Normally, I give the players in my campaigns very general parameters for character creation. I see what they come up with, and build our game around their ideas. This time, I said this (Silver/Bronze Age Superheroes) is what I want to run. Make a character for this.
I'm sure I frustrated one or two of the players, but I also got some fantastic characters out of them. Chief among them is Will's character, and that is a big deal for me.You see, Will is the most active player in the game with the least amount of comic book knowledge.
Will is an Anime/Manga fan going way back (although oddly, so am I). His head appears to think in a Japanese storytelling way, not an American storytelling way. What do I mean? Well, simply put, I have noticed for some time now that all the backstories for his character involve a motivating situation, one that propels his character forward toward adventure, or into teaming with the others. Awesome right? A GM's dream you say. It starts as a dream certainly, but it becomes a nightmare very quickly.
Will's first, and foremost goal upon the start of the campaign is to solve his background drawback. For example, in Traveller, he began with the backstory that his character was looking for her runaway son. Cool. Episode one, first few moments of the game, he hires the rest of the PCs to help find the son. I liked that idea, and managed to spread out the search, and rescue into a really good adventure arc.
Then in Bushido, his Samurai's backstory involved him raising his daughter as the Mom died in childbirth. The mother's spirit haunts the house the father and daughter live in. What is the first thing he does? As soon as he is given the chance he wants to have everyone explore the house, discover info about the ghost, and possibly find a way to exercise it.
In Superhero terms, imagine Uncle Ben is dead, and Peter Parker now has to care for his feeble Aunt May in addition to finishing High School, and of course, being Spiderman. Will's Peter Parker would've made a phone call in the first five minutes of the game to have Aunt May put in a nursing home so he doesn't have to worry about Aunt May.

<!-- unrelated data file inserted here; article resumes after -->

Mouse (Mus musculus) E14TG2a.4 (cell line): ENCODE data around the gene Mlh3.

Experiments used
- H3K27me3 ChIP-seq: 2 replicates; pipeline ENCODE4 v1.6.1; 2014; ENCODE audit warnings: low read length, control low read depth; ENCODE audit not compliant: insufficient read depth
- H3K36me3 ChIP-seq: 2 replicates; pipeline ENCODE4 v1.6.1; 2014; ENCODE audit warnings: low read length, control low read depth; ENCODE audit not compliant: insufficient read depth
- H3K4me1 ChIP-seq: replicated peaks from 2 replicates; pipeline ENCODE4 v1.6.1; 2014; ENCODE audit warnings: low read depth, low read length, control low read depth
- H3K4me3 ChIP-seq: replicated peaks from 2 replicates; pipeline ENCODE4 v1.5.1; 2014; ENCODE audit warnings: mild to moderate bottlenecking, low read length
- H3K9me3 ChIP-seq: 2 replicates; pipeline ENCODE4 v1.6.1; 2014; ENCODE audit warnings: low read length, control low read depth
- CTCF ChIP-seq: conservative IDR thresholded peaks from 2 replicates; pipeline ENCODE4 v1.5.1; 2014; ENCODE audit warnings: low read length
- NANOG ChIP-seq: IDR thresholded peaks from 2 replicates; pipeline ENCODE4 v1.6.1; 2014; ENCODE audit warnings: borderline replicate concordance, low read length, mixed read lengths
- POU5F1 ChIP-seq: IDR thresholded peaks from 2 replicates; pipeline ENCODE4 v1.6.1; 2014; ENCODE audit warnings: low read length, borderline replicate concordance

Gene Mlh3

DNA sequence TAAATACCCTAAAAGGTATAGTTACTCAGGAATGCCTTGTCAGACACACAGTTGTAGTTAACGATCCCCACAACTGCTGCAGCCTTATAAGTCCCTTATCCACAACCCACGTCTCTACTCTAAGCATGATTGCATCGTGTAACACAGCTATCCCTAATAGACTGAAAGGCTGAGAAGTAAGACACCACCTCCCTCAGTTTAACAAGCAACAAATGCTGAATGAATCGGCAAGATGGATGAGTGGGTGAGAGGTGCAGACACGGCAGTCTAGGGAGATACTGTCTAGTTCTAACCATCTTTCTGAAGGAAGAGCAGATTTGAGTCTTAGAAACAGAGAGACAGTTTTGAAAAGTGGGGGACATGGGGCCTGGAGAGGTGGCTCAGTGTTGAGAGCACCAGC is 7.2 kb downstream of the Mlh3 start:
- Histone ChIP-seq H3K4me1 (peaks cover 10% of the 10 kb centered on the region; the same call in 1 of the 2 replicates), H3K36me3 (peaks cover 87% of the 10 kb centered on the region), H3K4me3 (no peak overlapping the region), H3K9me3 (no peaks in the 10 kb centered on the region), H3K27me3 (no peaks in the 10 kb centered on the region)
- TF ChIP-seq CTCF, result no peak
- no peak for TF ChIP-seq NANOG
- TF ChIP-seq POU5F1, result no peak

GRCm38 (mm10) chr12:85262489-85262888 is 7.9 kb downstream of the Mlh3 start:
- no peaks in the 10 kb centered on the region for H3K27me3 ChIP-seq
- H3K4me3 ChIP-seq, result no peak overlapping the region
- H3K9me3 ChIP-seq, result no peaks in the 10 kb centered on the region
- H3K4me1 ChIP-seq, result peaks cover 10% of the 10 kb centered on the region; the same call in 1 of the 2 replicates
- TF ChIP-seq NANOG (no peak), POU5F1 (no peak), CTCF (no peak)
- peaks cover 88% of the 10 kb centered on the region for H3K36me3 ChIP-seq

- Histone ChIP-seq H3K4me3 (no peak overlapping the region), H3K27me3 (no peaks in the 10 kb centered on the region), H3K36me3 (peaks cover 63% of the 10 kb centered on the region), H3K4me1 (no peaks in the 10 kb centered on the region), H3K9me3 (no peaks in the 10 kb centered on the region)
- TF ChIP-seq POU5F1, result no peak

You bastard. How could you do that to Aunt May.
While I may be stretching my theory here, I feel like his is following a Japanese comic book technique here, not an American one. He is trying to get to the 'end of the story'. Unlike American Superhero comics, which generally go on, and on forever, Japanese comics, Manga, tell stories with a definitive beginning, middle, and end. While those endings are sometimes kept vague in case the creator wants to revisit the setting, and characters again at some later date, most Manga series will have a last issue. Spiderman, and Superman, will not.
In the end, Will came up with an idea that was somewhat vague, and ill-defined. It was also perfect. Neither Will nor his character know the exact details of the character's background. He has a distinct goal, a questing beast to chase, but he doesn't actually know who it is, or why he is chasing them. (More about this in an upcoming post).
This one has run long so I'm going to stop here. There is more to come though, so please check back. I have a number of non-Supers related posts coming soon as well, so stay tuned.
Oh, before I go, a Very Happy Birthday to the one and only Stan 'The Man' Lee! Happy 92nd! EXCELSIOR!
*You may notice a lot of John Byrne art lately. That's because he is awesome. Also, while I haven't loved everything he's down professionally over the late decade, his commission work is astounding. Seriously. It amazes me how well he draws classic Superheroes when he doesn't have to draw them in comic books. Jeez. That reads like a slight, but I assure it's not. What I mean is, when he can draw an image in the way he wants to draw it, featuring characters he loves, you can see it in the picture. His feelings for the characters really come through.